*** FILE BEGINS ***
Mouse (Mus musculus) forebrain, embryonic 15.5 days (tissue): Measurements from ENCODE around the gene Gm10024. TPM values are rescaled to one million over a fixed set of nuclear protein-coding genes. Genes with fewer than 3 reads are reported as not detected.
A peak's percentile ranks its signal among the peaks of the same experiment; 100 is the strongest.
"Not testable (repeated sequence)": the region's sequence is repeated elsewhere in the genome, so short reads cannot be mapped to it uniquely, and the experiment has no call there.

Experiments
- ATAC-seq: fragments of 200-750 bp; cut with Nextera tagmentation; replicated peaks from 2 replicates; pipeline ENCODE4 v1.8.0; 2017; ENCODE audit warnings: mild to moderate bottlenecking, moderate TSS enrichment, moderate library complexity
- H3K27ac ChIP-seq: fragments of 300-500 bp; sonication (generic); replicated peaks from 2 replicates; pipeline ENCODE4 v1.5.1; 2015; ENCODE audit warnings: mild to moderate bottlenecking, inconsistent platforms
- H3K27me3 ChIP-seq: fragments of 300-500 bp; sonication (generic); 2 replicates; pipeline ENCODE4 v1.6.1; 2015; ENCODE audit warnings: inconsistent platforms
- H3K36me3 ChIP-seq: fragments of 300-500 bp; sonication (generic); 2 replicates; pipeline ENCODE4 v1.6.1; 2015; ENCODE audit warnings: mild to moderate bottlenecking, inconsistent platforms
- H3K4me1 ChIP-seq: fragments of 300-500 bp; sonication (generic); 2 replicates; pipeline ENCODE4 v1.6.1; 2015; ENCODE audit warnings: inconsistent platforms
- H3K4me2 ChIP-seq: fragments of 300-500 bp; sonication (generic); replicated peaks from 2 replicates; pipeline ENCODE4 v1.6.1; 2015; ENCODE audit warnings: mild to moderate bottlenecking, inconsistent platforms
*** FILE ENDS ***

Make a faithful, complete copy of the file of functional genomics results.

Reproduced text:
Mouse (Mus musculus) forebrain, embryonic 15.5 days (tissue): Measurements from ENCODE around the gene Gm10024. TPM values are rescaled to one million over a fixed set of nuclear protein-coding genes. Genes with fewer than 3 reads are reported as not detected.
A peak's percentile ranks its signal among the peaks of the same experiment; 100 is the strongest.
"Not testable (repeated sequence)": the region's sequence is repeated elsewhere in the genome, so short reads cannot be mapped to it uniquely, and the experiment has no call there.

Experiments
- ATAC-seq: fragments of 200-750 bp; cut with Nextera tagmentation; replicated peaks from 2 replicates; pipeline ENCODE4 v1.8.0; 2017; ENCODE audit warnings: mild to moderate bottlenecking, moderate TSS enrichment, moderate library complexity
- H3K27ac ChIP-seq: fragments of 300-500 bp; sonication (generic); replicated peaks from 2 replicates; pipeline ENCODE4 v1.5.1; 2015; ENCODE audit warnings: mild to moderate bottlenecking, inconsistent platforms
- H3K27me3 ChIP-seq: fragments of 300-500 bp; sonication (generic); 2 replicates; pipeline ENCODE4 v1.6.1; 2015; ENCODE audit warnings: inconsistent platforms
- H3K36me3 ChIP-seq: fragments of 300-500 bp; sonication (generic); 2 replicates; pipeline ENCODE4 v1.6.1; 2015; ENCODE audit warnings: mild to moderate bottlenecking, inconsistent platforms
- H3K4me1 ChIP-seq: fragments of 300-500 bp; sonication (generic); 2 replicates; pipeline ENCODE4 v1.6.1; 2015; ENCODE audit warnings: inconsistent platforms
- H3K4me2 ChIP-seq: fragments of 300-500 bp; sonication (generic); replicated peaks from 2 replicates; pipeline ENCODE4 v1.6.1; 2015; ENCODE audit warnings: mild to moderate bottlenecking, inconsistent platforms